Marital status was a fundamental legal and cultural feature of women's identity in the eighteenth century. Free women who were not married could own property and make wills, contracts, and court appearances, rights that the law of coverture prevented their married sisters from enjoying. Karin Wulf explores the significance of marital status in this account of unmarried women in Philadelphia, the largest city in the British colonies.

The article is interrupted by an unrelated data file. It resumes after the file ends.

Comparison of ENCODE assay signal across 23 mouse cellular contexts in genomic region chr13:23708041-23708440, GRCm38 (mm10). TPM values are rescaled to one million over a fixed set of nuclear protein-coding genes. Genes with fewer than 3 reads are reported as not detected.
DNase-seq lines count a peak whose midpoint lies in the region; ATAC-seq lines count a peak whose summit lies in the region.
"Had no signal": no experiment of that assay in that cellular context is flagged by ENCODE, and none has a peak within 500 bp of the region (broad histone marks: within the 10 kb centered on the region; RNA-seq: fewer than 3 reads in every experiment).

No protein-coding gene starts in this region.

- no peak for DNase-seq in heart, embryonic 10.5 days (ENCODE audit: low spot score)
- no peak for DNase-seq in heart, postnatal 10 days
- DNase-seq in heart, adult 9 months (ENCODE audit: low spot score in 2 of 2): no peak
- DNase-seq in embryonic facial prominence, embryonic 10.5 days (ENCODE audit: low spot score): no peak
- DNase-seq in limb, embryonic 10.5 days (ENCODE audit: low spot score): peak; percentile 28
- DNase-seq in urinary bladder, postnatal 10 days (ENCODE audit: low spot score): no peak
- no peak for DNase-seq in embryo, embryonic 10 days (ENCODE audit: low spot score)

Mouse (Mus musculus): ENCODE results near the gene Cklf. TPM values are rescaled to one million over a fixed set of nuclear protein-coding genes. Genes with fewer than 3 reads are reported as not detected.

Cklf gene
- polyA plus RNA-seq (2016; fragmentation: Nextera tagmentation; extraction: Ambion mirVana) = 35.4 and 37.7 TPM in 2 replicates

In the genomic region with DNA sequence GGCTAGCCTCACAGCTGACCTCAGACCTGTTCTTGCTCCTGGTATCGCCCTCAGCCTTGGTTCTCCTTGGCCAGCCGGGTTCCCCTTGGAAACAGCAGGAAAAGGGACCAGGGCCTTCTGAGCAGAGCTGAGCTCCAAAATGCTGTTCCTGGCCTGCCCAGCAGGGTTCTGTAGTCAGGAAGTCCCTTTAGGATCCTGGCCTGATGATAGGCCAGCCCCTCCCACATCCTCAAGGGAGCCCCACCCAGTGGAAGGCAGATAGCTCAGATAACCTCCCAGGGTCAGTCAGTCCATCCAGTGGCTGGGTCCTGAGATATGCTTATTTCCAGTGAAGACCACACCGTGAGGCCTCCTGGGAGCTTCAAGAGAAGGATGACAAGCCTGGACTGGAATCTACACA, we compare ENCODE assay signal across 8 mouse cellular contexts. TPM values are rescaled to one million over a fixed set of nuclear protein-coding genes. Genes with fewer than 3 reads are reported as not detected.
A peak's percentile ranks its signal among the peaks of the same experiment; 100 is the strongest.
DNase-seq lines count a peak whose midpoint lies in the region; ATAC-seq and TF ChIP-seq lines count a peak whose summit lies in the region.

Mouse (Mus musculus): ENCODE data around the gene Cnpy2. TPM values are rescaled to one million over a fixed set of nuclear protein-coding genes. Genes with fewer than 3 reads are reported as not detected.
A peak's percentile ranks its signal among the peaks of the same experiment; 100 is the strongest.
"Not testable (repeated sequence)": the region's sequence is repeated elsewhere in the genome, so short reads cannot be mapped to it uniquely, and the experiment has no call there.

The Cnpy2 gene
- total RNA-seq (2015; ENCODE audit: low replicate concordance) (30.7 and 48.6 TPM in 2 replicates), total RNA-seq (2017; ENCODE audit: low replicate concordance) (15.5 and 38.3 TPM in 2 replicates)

In a major act of historical reconstruction, Wulf draws upon sources ranging from tax lists, censuses, poor relief records, and wills to almanacs, newspapers, correspondence, and poetry in order to recreate the daily experiences of women who were never-married, widowed, divorced, or separated. With its substantial population of unmarried women, eighteenth-century Philadelphia was much like other early modern cities, but it became a distinctive proving ground for cultural debate and social experimentation involving those women. Arguing that unmarried women shaped the city as much as it shaped them, Wulf examines popular literary representations of marriage, the economic hardships faced by women, and the decisive impact of a newly masculine public culture in the late colonial period.